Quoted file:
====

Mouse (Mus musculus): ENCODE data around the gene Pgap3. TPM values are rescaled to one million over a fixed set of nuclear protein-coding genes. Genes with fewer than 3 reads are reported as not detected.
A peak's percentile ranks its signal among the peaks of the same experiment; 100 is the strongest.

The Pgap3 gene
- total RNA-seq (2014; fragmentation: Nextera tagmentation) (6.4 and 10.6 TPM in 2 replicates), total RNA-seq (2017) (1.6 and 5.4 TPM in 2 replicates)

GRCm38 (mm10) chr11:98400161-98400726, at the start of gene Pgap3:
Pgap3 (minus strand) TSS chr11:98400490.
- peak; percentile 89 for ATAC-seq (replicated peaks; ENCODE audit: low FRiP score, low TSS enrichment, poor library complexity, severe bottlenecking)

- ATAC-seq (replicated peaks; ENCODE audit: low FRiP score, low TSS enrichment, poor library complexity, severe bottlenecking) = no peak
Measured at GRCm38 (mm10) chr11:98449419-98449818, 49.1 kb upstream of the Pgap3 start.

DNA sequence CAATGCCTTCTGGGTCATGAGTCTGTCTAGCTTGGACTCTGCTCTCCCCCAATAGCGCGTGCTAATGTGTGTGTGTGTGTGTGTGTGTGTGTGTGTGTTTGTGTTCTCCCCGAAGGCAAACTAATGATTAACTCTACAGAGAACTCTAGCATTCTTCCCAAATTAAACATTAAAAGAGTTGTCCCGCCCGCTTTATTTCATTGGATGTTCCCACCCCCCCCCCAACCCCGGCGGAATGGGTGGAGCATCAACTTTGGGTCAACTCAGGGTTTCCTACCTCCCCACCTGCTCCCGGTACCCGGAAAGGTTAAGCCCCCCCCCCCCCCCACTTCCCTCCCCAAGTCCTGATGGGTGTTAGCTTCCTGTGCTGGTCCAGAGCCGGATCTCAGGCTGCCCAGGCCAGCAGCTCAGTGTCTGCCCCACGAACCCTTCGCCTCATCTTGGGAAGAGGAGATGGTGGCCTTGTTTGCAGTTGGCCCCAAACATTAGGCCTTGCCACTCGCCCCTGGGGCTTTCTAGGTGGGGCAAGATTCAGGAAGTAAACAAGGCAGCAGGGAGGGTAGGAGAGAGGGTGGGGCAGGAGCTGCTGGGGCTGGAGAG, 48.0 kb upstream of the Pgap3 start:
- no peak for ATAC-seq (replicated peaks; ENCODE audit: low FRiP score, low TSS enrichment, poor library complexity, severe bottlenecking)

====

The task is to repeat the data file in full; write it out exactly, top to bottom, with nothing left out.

Mouse (Mus musculus): ENCODE data around the gene Pgap3. TPM values are rescaled to one million over a fixed set of nuclear protein-coding genes. Genes with fewer than 3 reads are reported as not detected.
A peak's percentile ranks its signal among the peaks of the same experiment; 100 is the strongest.

The Pgap3 gene
- total RNA-seq (2014; fragmentation: Nextera tagmentation) (6.4 and 10.6 TPM in 2 replicates), total RNA-seq (2017) (1.6 and 5.4 TPM in 2 replicates)

GRCm38 (mm10) chr11:98400161-98400726, at the start of gene Pgap3:
Pgap3 (minus strand) TSS chr11:98400490.
- peak; percentile 89 for ATAC-seq (replicated peaks; ENCODE audit: low FRiP score, low TSS enrichment, poor library complexity, severe bottlenecking)

- ATAC-seq (replicated peaks; ENCODE audit: low FRiP score, low TSS enrichment, poor library complexity, severe bottlenecking) = no peak
Measured at GRCm38 (mm10) chr11:98449419-98449818, 49.1 kb upstream of the Pgap3 start.

DNA sequence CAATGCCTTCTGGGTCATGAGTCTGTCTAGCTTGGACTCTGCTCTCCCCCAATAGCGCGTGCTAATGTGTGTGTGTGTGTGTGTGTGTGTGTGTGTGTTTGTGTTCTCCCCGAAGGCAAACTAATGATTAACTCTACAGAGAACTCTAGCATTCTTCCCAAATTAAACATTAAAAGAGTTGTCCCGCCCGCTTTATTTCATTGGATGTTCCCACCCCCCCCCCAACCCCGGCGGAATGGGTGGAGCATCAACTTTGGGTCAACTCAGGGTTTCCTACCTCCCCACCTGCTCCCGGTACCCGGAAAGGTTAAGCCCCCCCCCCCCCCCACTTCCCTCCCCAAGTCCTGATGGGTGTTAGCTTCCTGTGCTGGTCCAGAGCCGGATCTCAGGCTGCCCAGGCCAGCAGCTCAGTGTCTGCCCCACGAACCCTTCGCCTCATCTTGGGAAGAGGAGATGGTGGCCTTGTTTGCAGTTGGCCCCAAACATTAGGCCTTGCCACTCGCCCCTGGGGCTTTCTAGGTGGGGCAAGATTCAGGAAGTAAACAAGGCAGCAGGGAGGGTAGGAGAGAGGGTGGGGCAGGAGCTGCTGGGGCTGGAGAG, 48.0 kb upstream of the Pgap3 start:
- no peak for ATAC-seq (replicated peaks; ENCODE audit: low FRiP score, low TSS enrichment, poor library complexity, severe bottlenecking)